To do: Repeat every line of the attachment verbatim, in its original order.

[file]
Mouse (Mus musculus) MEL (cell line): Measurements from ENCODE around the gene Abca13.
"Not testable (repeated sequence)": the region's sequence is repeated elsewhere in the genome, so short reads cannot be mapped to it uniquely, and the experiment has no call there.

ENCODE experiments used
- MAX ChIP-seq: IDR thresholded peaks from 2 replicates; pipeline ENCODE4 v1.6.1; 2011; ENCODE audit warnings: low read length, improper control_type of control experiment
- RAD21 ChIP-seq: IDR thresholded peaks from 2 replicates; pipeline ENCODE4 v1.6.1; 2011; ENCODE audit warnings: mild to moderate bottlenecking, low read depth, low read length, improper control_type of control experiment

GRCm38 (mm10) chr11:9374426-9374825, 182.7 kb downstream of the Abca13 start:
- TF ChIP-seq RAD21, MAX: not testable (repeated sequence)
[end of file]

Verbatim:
Mouse (Mus musculus) MEL (cell line): Measurements from ENCODE around the gene Abca13.
"Not testable (repeated sequence)": the region's sequence is repeated elsewhere in the genome, so short reads cannot be mapped to it uniquely, and the experiment has no call there.

ENCODE experiments used
- MAX ChIP-seq: IDR thresholded peaks from 2 replicates; pipeline ENCODE4 v1.6.1; 2011; ENCODE audit warnings: low read length, improper control_type of control experiment
- RAD21 ChIP-seq: IDR thresholded peaks from 2 replicates; pipeline ENCODE4 v1.6.1; 2011; ENCODE audit warnings: mild to moderate bottlenecking, low read depth, low read length, improper control_type of control experiment

GRCm38 (mm10) chr11:9374426-9374825, 182.7 kb downstream of the Abca13 start:
- TF ChIP-seq RAD21, MAX: not testable (repeated sequence)